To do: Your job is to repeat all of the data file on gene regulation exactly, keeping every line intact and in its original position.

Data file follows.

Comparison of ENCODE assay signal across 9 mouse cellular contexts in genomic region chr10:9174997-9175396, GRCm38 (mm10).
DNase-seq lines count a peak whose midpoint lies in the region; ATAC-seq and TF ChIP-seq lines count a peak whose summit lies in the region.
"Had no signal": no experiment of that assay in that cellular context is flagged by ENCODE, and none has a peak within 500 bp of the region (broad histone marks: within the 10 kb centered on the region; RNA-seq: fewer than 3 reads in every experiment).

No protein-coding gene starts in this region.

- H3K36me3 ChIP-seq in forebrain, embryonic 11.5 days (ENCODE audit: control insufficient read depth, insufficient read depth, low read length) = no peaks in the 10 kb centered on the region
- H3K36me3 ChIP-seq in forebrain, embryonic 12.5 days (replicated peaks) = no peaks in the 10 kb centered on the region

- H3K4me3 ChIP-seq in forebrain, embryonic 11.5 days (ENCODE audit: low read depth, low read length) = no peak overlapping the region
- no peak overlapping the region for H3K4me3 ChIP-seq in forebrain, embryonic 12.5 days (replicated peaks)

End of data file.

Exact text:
Comparison of ENCODE assay signal across 9 mouse cellular contexts in genomic region chr10:9174997-9175396, GRCm38 (mm10).
DNase-seq lines count a peak whose midpoint lies in the region; ATAC-seq and TF ChIP-seq lines count a peak whose summit lies in the region.
"Had no signal": no experiment of that assay in that cellular context is flagged by ENCODE, and none has a peak within 500 bp of the region (broad histone marks: within the 10 kb centered on the region; RNA-seq: fewer than 3 reads in every experiment).

No protein-coding gene starts in this region.

- H3K36me3 ChIP-seq in forebrain, embryonic 11.5 days (ENCODE audit: control insufficient read depth, insufficient read depth, low read length) = no peaks in the 10 kb centered on the region
- H3K36me3 ChIP-seq in forebrain, embryonic 12.5 days (replicated peaks) = no peaks in the 10 kb centered on the region

- H3K4me3 ChIP-seq in forebrain, embryonic 11.5 days (ENCODE audit: low read depth, low read length) = no peak overlapping the region
- no peak overlapping the region for H3K4me3 ChIP-seq in forebrain, embryonic 12.5 days (replicated peaks)